With 150 acres of land and a large array of recreational facilities, John C. Rudy Park offers locals and tourists a beautiful place to get some exercise and soak in the scenery. You can stretch your legs on a two-mile paved loop trail, enjoy friendly competition on the sand volleyball court or soccer fields, ride on the BMX track, and see a display of plants from master gardeners in Pennsylvania.
If you're traveling with your dog, you can let them run wild at Canine Meadows, an off-leash dog area.
Address: 400 Mundis Race Road, York, Pennsylvania
12. Explore the Agricultural and Industrial Museum
Housed in an old factory, the Agricultural and Industrial Museum focuses on York's contribution to these key areas over 300 years.
This isn't a museum where you'll just read descriptions of artifacts kept behind glass–the attraction completely immerses tourists in this important part of local heritage through hands-on exhibits. You can step inside a trolley car from 1916, try using a rotary phone through a nearly 100-year-old switchboard, and see antique cars and firetrucks up close.
Don't miss the museum's Hall of Giants Gallery, where you can check out a 72-ton ammonia compressor that produced ice in the early 1900s. Look up to see a large crane that was used continuously from 1895 to 1950.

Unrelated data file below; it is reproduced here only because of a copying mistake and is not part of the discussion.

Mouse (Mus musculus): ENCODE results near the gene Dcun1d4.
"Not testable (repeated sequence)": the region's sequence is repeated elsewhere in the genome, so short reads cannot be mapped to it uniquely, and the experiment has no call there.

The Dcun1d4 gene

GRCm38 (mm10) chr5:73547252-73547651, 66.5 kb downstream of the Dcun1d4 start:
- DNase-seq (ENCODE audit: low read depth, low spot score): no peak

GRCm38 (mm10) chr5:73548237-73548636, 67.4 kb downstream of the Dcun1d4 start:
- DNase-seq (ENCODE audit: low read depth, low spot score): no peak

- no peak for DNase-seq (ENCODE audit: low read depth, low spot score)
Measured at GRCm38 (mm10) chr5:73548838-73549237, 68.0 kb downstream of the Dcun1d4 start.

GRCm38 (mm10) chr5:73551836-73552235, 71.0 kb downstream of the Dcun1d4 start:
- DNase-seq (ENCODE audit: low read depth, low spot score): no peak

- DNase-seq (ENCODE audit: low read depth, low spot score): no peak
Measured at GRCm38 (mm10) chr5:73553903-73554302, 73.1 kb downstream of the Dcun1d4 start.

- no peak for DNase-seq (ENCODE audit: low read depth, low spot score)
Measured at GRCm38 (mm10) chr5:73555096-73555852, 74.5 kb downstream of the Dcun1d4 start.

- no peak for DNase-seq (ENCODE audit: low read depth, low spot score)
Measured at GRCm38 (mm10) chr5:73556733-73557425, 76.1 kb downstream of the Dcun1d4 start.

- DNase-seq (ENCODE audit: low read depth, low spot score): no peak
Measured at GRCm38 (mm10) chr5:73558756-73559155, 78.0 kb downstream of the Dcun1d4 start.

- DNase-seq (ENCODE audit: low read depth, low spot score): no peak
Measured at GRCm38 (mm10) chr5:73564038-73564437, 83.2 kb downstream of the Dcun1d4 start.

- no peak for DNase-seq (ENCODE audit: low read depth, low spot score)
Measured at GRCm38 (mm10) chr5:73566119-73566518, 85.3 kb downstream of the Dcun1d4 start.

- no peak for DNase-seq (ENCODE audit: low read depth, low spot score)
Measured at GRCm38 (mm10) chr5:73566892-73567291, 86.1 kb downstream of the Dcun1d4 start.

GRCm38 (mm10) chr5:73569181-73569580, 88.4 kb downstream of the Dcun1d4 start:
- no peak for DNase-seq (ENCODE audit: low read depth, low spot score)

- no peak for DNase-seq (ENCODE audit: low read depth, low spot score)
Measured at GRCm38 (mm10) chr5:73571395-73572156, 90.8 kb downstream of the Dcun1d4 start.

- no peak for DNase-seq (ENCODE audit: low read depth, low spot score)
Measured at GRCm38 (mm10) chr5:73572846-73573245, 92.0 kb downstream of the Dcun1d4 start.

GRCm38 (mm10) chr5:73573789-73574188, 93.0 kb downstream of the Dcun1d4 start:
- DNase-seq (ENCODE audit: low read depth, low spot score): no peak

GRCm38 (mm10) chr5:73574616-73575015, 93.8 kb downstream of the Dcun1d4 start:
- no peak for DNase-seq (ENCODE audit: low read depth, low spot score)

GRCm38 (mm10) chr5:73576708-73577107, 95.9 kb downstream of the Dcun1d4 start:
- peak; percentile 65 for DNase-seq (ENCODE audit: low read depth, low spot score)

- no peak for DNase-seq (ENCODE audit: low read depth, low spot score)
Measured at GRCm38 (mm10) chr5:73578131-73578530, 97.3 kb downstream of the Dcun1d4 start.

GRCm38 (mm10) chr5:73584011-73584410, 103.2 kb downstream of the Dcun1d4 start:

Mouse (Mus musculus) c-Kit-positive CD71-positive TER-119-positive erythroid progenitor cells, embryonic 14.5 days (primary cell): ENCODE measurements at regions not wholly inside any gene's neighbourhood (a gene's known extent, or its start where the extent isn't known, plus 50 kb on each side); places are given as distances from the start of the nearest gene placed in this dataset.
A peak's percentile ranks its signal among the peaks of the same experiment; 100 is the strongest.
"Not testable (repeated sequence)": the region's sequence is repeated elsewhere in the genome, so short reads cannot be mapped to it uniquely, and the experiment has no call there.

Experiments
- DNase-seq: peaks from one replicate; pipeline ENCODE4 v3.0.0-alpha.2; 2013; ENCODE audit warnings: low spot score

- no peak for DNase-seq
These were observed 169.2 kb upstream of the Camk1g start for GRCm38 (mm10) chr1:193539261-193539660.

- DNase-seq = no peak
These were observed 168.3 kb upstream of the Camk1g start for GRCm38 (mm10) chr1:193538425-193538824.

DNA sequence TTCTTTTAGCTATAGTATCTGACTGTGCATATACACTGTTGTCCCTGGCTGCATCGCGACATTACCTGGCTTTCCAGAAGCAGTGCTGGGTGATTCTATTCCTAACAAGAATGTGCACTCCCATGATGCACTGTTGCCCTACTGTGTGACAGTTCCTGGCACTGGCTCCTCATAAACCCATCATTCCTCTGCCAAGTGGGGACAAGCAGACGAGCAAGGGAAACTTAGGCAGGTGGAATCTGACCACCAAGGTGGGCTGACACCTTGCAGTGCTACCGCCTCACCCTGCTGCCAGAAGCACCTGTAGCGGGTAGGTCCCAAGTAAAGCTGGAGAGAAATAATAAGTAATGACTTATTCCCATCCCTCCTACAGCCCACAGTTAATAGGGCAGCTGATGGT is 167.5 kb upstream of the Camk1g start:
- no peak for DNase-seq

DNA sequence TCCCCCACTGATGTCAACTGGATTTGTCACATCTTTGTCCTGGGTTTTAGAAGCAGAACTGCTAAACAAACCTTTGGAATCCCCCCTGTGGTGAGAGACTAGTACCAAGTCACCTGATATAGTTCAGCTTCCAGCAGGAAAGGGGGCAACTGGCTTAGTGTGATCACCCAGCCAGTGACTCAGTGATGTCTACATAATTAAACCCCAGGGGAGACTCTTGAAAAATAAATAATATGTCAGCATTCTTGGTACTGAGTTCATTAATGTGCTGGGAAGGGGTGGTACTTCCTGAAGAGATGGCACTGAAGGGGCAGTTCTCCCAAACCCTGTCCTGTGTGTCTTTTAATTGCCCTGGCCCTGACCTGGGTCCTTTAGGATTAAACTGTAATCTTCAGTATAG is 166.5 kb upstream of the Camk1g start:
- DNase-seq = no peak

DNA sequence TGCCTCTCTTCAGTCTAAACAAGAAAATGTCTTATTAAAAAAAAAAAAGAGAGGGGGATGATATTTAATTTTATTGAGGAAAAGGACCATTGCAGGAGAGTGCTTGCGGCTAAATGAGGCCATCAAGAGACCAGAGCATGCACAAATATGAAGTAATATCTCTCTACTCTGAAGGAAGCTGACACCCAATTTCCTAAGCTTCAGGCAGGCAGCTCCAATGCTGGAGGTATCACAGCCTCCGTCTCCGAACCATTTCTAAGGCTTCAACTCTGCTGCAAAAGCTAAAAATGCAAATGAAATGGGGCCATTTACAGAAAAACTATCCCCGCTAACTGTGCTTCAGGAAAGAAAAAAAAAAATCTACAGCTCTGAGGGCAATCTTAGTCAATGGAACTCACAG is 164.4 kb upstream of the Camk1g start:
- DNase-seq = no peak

Address: 217 West Princess Street, York, Pennsylvania
Official site: www.yorkhistorycenter.org/york-pa-museums
13. Paddle around Lake Redman
York isn't on the coast, but you can still get out on the water at Lake Redman, part of William H. Kain County Park. The activity area at this pretty lake offers rowboats, kayaks, paddleboats, canoes, and hydro-bikes for rent by the hour.
Anglers are welcome to fish for bass from Lake Redman and the nearby Lake Williams. The 350-foot-long dock at the Iron Stone Hill Parking Lot also makes a great spot for bird-watching.
Address: 274 Hess Farm Road, York, Pennsylvania
Official site: www.yorkcountypa.gov/704/William-Kain-Park
14. Check Out the Weightlifting Hall of Fame
Fitness products manufacturer York Barbell pays tribute to its founder, Bob Hoffman (considered the "Father of World Weightlifting"), as well as the history of powerlifting, at the Weightlifting Hall of Fame. The quirky attraction is one of the best free things to do in York and will no doubt give you a new perspective on professional weightlifting and bodybuilding.
The lobby greets visitors with life-size bronze busts of Hoffman and bodybuilder Steve Stanko next to dumbbells and barbells that are more than 100 years old. As you make your way around the circular exhibition hall, you'll see displays on the history of these sports (complete with biographies of famous bodybuilders, like Arnold Schwarzenegger), trophies and medals awarded to pro weightlifters, a letter from former U.S. President Ronald Reagan commemorating the opening of the hall of fame, and all kinds of exercise equipment.
You can also see decks of cards ripped in half and wrenches bent by these athletes–evidence of their supreme strength and grit.
Address: 3300 Board Road, York, Pennsylvania
Official site: www.yorkbarbell.com/our-location/weightlifting-hall-of-fame